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Amongst many models, including the valence bond model (VB) or the molecular orbital (MO) model, which are the ones with best predictive power? (e.g. the MO is thought to predict spectroscopic properties better than the VB)

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The so called gold standard of quantum chemical calculations of ground state energies and properties is usually considered to be Coupled Cluster Singles Doubles (with perturbative) Triples as a method. This method is based on ab initio molecular orbital theory and it is size consistent, but not variational. A basis set of at least a triple zeta quality with additional valence and polarisation functions should be employed, good examples for this are Dunning's (augmented) correlation consistent basis sets, e.g. (aug-)cc-pV{T,Q,5,6}Z, or Weigend's def2-basis set family, def2-TZVPP, def2-QZVP, but there are various others. (If you like to have some citations, drop a note in the comments.) This level of theory is usually denoted as CCSD(T)/TZVP, where TZVP is a placeholder for one of the various basis sets.

In principle CC theory is exact at the complete basis set limit, but in practise, this is not solvable. Another theory that is in principle exact, because they become equivalent, is Full Configuration Interaction, F-CI. The truncated variants CISD, CISD(T), CISDT, ... are variational, but not size consistent. For chemical systems it is much more important, that the calculations are size consistent, therefore these methods lost their importance. An attempt to solve this was to introduce Quadratic Configuration Interaction, QCI, but this is almost the same as coupled cluster theory, so it was not successful either.

The importance of Many Body Perturbation Theory, MBPT, of high orders, like Møller Plesset Perturbation Theory of fourth order, MP4, has very much decreased because of it inefficiency.

There are some cases, which cannot be accurately described by these models. Those are cases, where the ground state cannot be well defined by one determinante, the initial guess wave function obtained from Hartree-Fock, HF. Here you have to use a different description. A Multi Configuration, MC, or Multi Reference, MR, ansatz is necessary. The qualitative equivalent to HF is Complete Active Space Self Consistent Field, CASSCF. Based on this you can use Perturbation Theory to include more correlation effects. The best possible description so far (judging accuracy versus computational cost) is second order perturbation theory on a CASSCF wave function, for short CASPT2. It is also very reliable for spectroscopic calculations. There are also various developments on Multi Reference Configuration Interaction as another theory. (I have limited expertise on that field.)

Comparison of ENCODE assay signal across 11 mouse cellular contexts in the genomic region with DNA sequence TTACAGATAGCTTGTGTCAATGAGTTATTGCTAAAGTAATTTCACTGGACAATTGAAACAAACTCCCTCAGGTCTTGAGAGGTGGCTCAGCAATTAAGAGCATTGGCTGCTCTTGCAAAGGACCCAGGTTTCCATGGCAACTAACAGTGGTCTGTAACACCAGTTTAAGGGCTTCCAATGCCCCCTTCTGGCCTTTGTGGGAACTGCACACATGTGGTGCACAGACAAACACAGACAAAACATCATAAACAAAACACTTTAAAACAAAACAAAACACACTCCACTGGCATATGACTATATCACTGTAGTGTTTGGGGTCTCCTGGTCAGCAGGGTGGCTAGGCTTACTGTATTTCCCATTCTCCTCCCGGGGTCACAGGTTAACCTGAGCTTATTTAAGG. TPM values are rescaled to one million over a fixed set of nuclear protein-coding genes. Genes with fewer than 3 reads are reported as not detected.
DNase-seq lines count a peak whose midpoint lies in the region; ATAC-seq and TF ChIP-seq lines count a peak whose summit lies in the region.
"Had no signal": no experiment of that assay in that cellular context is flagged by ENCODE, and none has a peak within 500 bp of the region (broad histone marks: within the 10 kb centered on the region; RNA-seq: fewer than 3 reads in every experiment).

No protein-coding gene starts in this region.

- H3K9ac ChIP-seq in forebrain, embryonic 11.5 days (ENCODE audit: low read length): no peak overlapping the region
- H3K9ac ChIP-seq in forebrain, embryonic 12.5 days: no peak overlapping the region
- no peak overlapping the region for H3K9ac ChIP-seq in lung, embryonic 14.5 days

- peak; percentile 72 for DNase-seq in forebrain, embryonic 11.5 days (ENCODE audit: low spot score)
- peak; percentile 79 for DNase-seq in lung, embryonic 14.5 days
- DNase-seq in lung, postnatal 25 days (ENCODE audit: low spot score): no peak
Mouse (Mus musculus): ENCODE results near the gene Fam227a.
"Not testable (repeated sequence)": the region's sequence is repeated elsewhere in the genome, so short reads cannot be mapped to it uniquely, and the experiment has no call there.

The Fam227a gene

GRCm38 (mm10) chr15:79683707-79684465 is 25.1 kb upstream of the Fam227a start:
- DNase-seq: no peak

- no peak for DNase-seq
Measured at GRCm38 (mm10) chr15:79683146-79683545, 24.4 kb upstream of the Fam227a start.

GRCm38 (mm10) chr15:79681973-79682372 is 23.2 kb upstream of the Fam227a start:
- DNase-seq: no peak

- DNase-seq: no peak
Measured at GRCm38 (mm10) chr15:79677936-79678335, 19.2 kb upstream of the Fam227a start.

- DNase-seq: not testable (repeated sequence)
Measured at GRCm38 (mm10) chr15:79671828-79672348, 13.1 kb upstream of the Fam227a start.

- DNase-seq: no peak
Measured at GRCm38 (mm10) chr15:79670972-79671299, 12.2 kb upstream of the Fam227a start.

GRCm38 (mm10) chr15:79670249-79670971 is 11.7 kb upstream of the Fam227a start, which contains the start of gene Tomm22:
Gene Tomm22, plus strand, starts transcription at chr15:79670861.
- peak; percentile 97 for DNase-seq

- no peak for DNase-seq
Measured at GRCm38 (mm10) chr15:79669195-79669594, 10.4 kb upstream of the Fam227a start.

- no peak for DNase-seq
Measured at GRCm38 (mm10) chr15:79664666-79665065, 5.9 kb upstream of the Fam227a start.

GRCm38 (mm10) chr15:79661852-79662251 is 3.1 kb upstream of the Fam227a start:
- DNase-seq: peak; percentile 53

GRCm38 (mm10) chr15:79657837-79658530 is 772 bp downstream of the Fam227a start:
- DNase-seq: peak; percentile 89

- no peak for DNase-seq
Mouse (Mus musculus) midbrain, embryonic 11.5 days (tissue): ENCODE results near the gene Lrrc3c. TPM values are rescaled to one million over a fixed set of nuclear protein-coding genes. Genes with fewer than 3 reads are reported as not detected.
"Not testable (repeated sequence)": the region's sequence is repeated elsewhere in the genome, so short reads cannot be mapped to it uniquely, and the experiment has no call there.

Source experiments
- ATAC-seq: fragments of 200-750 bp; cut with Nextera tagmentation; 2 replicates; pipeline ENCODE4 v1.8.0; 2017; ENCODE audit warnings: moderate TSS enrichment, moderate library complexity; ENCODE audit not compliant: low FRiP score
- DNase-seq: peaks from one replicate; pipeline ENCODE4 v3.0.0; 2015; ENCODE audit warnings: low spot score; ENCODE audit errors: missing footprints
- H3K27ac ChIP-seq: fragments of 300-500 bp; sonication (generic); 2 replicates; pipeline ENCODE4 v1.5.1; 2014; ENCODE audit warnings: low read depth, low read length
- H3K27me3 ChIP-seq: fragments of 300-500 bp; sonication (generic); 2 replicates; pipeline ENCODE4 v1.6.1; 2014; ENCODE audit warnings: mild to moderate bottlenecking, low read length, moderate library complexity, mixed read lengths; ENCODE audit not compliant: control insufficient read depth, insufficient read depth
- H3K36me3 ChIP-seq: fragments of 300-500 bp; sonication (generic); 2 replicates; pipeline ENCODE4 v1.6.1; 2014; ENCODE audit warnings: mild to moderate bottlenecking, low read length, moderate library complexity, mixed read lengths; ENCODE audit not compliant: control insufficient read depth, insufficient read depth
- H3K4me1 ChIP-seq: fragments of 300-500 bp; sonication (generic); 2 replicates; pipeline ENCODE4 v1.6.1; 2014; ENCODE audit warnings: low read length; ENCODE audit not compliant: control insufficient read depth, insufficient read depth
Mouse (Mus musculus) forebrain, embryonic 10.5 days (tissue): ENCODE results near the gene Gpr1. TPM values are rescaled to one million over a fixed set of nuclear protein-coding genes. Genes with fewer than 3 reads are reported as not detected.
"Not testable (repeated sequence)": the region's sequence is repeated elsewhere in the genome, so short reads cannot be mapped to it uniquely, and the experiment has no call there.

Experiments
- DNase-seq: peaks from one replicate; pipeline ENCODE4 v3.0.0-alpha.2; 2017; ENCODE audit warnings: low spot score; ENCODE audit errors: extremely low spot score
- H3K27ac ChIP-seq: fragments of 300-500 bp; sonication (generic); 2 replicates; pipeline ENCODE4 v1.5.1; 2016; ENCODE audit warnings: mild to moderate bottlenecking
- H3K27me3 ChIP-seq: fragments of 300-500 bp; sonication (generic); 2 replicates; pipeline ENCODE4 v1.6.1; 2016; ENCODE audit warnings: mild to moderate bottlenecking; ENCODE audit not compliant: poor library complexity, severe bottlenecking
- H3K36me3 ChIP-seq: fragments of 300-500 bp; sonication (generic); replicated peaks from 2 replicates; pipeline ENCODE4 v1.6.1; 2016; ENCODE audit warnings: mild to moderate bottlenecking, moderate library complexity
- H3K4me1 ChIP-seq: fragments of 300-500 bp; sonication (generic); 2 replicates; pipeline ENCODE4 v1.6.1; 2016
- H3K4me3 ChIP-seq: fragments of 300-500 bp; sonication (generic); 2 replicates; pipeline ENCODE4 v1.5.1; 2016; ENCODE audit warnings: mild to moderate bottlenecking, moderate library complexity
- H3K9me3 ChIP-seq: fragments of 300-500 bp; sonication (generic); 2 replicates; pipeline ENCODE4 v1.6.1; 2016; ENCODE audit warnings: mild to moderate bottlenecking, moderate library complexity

Another way of treating chemical systems is Valence Bond theory, or with the application to modern computational aspects. Here you propose the mixing of various Lewis like structures, to obtain the ground state energy and properties. The formalism can get quite complicated, maybe this is why its performance for excited states properties is not very accurate at the moment. It is still a very active field of research, by a few scientific groups. (I am not one of them.)

However, affordable spectroscopic calculations have still huge errors and sometimes the numbers can vary quite a bit. Currently most used is a variety of methods derived from Time Dependent Density Functional Theory, TDDFT. An ab initio method of great importance in this field is Configuration Interaction Singles. Also fairly well implemented are approximate coupled cluster techniques, e.g. CC2. The struggle for finding an accurate, robust and computationally cheap method are one of the main goals of modern quantum chemistry. (I can apply these methods fairly well, but I have no deeper insight how they work.)

For extended systems like surfaces and solids there are various approaches. Since they get very demanding very soon, the most commonly used practical approaches are based on plain or hybrid density functionals. They often also employ plane wave basis sets with periodic boundary condition. (Unfortunately I am not an expert on that field either.)

As you can see, there is no definite answer to your question and the development of new and efficient methods is still a very active field. Depending on what type of description you want or need, there are many possibilities. The most advanced models are obviously for ground state energies and properties, since they have been researched for about a century now.

I hope this helps you, I apologise for the chatty answer. If something remains unclear, drop me a note in the comments.

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    $\begingroup$ Very good summary. I would like to add three things: * Not all of these methods works nicely when you have open-shell systems (spin). * Many, if not most, of these methods can be computationally prohibitive in practical studies, especially if you are not in a computational group with good access to computational power. *All these methods are about isolated entities in vacuum, however solvent / environmental effects can often add a whole new layer to the problem. $\endgroup$ – Greg Jul 28 '14 at 17:47

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